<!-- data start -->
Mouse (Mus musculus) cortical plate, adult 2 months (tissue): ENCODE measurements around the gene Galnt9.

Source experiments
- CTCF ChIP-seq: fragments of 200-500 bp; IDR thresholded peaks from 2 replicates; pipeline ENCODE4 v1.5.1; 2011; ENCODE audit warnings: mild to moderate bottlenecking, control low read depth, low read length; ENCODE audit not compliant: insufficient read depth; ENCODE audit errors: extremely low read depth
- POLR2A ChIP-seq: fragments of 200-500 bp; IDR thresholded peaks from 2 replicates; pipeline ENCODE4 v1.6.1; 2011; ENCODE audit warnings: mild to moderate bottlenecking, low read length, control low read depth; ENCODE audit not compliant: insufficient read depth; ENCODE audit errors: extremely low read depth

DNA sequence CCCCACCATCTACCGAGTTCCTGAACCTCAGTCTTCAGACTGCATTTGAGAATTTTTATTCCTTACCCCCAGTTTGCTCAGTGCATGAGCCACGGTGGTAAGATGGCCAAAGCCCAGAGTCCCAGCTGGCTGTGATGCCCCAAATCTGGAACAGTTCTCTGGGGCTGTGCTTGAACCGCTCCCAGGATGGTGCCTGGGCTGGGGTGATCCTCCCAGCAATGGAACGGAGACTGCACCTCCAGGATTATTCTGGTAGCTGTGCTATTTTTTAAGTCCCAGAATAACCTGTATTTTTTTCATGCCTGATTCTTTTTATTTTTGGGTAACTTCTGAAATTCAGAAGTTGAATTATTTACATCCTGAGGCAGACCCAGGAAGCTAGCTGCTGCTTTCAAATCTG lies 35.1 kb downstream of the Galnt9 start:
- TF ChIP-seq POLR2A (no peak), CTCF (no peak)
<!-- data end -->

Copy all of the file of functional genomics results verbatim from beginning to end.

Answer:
Mouse (Mus musculus) cortical plate, adult 2 months (tissue): ENCODE measurements around the gene Galnt9.

Source experiments
- CTCF ChIP-seq: fragments of 200-500 bp; IDR thresholded peaks from 2 replicates; pipeline ENCODE4 v1.5.1; 2011; ENCODE audit warnings: mild to moderate bottlenecking, control low read depth, low read length; ENCODE audit not compliant: insufficient read depth; ENCODE audit errors: extremely low read depth
- POLR2A ChIP-seq: fragments of 200-500 bp; IDR thresholded peaks from 2 replicates; pipeline ENCODE4 v1.6.1; 2011; ENCODE audit warnings: mild to moderate bottlenecking, low read length, control low read depth; ENCODE audit not compliant: insufficient read depth; ENCODE audit errors: extremely low read depth

DNA sequence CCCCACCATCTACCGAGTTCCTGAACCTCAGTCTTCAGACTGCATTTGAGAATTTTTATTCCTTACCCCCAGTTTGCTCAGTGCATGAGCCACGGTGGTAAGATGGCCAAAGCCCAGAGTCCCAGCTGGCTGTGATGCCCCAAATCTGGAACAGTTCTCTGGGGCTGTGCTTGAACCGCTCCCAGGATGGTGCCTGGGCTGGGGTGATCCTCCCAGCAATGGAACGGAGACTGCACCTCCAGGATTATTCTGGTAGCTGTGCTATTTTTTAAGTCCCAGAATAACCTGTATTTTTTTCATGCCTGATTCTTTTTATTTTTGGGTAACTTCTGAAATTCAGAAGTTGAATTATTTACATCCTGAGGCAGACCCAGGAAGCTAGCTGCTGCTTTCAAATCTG lies 35.1 kb downstream of the Galnt9 start:
- TF ChIP-seq POLR2A (no peak), CTCF (no peak)